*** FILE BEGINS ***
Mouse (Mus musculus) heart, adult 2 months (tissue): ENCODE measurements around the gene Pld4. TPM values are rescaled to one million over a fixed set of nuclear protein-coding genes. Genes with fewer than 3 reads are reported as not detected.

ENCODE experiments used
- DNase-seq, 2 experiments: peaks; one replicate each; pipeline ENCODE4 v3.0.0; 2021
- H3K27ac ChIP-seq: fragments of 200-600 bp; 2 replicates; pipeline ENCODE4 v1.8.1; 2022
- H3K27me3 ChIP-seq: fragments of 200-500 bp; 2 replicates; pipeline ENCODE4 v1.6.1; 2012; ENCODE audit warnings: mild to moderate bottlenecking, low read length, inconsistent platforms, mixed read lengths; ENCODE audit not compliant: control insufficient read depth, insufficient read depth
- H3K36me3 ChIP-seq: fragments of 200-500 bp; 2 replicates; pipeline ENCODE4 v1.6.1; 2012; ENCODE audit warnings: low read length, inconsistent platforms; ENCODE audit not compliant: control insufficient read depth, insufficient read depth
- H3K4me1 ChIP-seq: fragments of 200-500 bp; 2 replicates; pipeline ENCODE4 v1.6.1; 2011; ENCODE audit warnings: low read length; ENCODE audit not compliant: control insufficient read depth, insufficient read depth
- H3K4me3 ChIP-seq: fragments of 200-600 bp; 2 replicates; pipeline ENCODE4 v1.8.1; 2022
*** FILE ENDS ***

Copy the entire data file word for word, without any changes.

Mouse (Mus musculus) heart, adult 2 months (tissue): ENCODE measurements around the gene Pld4. TPM values are rescaled to one million over a fixed set of nuclear protein-coding genes. Genes with fewer than 3 reads are reported as not detected.

ENCODE experiments used
- DNase-seq, 2 experiments: peaks; one replicate each; pipeline ENCODE4 v3.0.0; 2021
- H3K27ac ChIP-seq: fragments of 200-600 bp; 2 replicates; pipeline ENCODE4 v1.8.1; 2022
- H3K27me3 ChIP-seq: fragments of 200-500 bp; 2 replicates; pipeline ENCODE4 v1.6.1; 2012; ENCODE audit warnings: mild to moderate bottlenecking, low read length, inconsistent platforms, mixed read lengths; ENCODE audit not compliant: control insufficient read depth, insufficient read depth
- H3K36me3 ChIP-seq: fragments of 200-500 bp; 2 replicates; pipeline ENCODE4 v1.6.1; 2012; ENCODE audit warnings: low read length, inconsistent platforms; ENCODE audit not compliant: control insufficient read depth, insufficient read depth
- H3K4me1 ChIP-seq: fragments of 200-500 bp; 2 replicates; pipeline ENCODE4 v1.6.1; 2011; ENCODE audit warnings: low read length; ENCODE audit not compliant: control insufficient read depth, insufficient read depth
- H3K4me3 ChIP-seq: fragments of 200-600 bp; 2 replicates; pipeline ENCODE4 v1.8.1; 2022